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Morning Jay: Special “Ultimate Predictions” Edition!

6:30 AM, Nov 2, 2010 • By JAY COST
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1. Intro. I have to say that I am of two minds about this midterm election. On the one hand, it is great to see the Republican party in resurgence. And not just in terms of raw politics: The Tea Party movement has given the GOP a sense of meaning and purpose in the domestic political debate that it has not really had since 1996 when Bill Clinton outfoxed the Republicans in the budget battle.

Morning Jay: Special “Ultimate Predictions” Edition!

On the other hand, as somebody who makes a living discerning trendlines before they develop, this has been frustrating. I’m not going to beat around the bush, my friends: we are in uncharted water here. Consider:

(a) The generic ballot average at RealClearPolitics is predicting a Republican margin of 9.4 points. If that were to happen, it would be the largest Republican margin since 1946.  

(b) The Gallup poll, historically the most accurate, is an outlier this cycle. What to make of this? If it is correct, and the margin is 15 points today, that would be the largest margin since 1928, when Herbert Hoover did this to Al Smith.

(c) The political landscape has changed so much since the 1920s. Liberal pundits like to talk about how narrow the Republican Party of today is, but actually it has never been geographically broader. The party of Lincoln, McKinley, Teddy Roosevelt, Calvin Coolidge, and Dwight Eisenhower was a regional party, limited mostly to the North. The party of today is a national one. So it’s fair to ask: how far back in time can we go to get a reasonable sense of what happens next? And if the Republican Party’s appeal now is geographically broader, what’s to say a 1928-style election isn't possible?

I mention this up front to tell you that the estimates that follow are my best guesses, but there is a great deal of uncertainty. I’ve done my best to quantify matters, but this is still about 40 percent gut instinct. Keep that in mind. 

2. Macro Perspective. For starters, we have to deal with the Gallup generic ballot. It’s showing R +15 right now, higher than any other pollster. But Gallup is also the most accurate historically, while the other polls have historically tended to underestimate Republican strength, often by substantial margins. How to proceed?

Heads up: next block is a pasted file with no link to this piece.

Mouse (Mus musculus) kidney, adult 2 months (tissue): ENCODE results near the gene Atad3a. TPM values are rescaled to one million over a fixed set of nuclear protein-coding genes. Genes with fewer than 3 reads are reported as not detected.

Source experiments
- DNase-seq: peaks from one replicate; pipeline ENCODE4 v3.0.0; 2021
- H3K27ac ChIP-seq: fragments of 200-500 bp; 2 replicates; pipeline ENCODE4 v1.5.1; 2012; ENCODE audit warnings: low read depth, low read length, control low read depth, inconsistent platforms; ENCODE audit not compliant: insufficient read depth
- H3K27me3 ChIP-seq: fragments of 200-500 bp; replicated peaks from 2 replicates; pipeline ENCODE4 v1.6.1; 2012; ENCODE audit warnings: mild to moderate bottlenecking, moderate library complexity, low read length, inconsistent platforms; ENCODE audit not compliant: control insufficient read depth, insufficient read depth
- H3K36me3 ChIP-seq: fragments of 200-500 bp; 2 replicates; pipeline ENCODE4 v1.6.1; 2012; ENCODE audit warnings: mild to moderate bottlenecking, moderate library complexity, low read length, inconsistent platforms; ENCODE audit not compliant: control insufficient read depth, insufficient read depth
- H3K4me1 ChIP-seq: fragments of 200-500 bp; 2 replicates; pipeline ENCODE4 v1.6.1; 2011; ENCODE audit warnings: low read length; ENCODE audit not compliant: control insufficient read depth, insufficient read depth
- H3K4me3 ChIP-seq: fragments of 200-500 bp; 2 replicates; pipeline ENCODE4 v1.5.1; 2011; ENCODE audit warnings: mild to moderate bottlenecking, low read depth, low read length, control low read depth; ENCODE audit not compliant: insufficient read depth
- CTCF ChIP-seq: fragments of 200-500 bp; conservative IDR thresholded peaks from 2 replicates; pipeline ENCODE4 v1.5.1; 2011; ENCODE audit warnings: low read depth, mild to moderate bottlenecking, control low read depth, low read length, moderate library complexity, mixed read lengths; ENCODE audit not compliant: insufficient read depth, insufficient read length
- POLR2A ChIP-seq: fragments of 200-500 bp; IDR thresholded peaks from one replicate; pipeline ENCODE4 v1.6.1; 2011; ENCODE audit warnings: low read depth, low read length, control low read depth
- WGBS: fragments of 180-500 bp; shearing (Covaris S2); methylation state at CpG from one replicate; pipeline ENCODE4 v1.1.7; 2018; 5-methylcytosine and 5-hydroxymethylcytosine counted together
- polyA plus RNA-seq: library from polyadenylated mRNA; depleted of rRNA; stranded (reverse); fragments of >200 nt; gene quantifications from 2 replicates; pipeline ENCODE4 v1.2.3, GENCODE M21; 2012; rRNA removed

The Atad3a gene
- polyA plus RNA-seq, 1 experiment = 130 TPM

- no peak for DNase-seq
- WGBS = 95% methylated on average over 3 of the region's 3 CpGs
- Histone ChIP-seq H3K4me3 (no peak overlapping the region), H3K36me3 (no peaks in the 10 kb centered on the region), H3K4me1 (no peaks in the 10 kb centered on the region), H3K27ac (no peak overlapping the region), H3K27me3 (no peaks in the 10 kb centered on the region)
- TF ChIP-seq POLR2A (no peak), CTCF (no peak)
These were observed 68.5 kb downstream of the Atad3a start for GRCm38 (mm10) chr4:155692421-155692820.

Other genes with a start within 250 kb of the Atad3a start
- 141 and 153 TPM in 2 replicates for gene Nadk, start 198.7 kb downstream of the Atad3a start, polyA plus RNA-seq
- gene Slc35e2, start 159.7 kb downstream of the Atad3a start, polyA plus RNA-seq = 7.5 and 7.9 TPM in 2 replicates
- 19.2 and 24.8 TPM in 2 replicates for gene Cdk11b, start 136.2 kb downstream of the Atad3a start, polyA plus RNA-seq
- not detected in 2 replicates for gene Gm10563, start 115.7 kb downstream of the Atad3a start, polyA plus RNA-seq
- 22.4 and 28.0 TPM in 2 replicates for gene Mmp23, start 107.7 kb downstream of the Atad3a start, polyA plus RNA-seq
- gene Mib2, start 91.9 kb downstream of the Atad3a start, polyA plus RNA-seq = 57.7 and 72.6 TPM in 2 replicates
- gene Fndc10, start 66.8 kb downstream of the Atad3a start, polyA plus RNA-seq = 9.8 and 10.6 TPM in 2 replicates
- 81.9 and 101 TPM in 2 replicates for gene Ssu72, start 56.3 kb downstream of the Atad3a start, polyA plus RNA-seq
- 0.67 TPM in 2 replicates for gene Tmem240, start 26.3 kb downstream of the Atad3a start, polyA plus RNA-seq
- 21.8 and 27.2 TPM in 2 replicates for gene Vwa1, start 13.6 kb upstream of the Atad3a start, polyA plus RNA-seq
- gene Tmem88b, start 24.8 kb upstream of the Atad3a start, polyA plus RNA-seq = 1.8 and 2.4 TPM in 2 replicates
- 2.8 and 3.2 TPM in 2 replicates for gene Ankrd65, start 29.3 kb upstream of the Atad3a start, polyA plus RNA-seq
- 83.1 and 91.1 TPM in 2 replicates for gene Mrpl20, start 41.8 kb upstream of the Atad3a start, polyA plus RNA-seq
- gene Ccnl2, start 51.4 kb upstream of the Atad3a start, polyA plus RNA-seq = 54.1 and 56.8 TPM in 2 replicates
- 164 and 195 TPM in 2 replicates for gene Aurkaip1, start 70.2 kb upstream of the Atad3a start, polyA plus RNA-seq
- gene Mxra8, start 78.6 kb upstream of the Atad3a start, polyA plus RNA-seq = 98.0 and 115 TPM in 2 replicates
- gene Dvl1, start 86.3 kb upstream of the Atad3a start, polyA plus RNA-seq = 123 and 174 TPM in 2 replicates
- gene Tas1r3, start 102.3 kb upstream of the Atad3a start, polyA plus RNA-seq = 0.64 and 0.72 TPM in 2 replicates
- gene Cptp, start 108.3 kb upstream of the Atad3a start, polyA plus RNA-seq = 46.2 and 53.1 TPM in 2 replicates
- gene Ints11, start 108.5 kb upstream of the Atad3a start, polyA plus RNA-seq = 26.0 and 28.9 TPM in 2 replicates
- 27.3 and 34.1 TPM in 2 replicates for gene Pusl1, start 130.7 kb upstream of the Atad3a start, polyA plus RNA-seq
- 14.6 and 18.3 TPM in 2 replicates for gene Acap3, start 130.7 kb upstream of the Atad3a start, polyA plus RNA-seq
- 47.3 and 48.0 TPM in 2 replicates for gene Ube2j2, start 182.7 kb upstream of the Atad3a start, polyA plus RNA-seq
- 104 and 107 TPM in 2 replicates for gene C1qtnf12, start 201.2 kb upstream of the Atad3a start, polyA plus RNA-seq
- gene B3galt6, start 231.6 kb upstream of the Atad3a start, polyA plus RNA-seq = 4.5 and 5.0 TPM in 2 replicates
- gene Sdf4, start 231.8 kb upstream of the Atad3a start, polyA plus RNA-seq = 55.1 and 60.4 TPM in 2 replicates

I’ve put together a model that predicts the number of seats based on the number of votes. It goes back to 1942, and predicts about 92 percent of the variation in seats every cycle. Models like this have been used in other places, but mine takes into account the annual redistricting process, and it finds the GOP has enjoyed a systematic advantage during the 2000s.

Plug a 15-point Republican victory into this model, and it spits out a Republican gain of about 90 seats. On the other hand, if we take the RealClearPolitics average and plug it into the model, we arrive at a gain of about 70 seats.

I am well aware that these numbers are substantially higher than what just about every other pundit is predicting. And as I noted at the beginning, I am not pleased about this!  But look: this is not the “Price Is Right.” The goal here is not to get closest without going over. The goal is to get the closest period. With the caveat that there remains a great deal of uncertainty, here is my take.

Frankly, my gut tells me that Gallup’s R +15 is too high, but then again I think the ABC News/Washington Post poll (R+4) is wider off the mark than Gallup. Mark Blumenthal has noted that there is no real middle in the final generic ballot numbers. They are all either high or low. I’m going high because of the metric’s historic tendency to undercount Republican strength. And while Gallup may be higher than normal this year, it is still the smart bet that Gallup is on the correct side of the ledger. 

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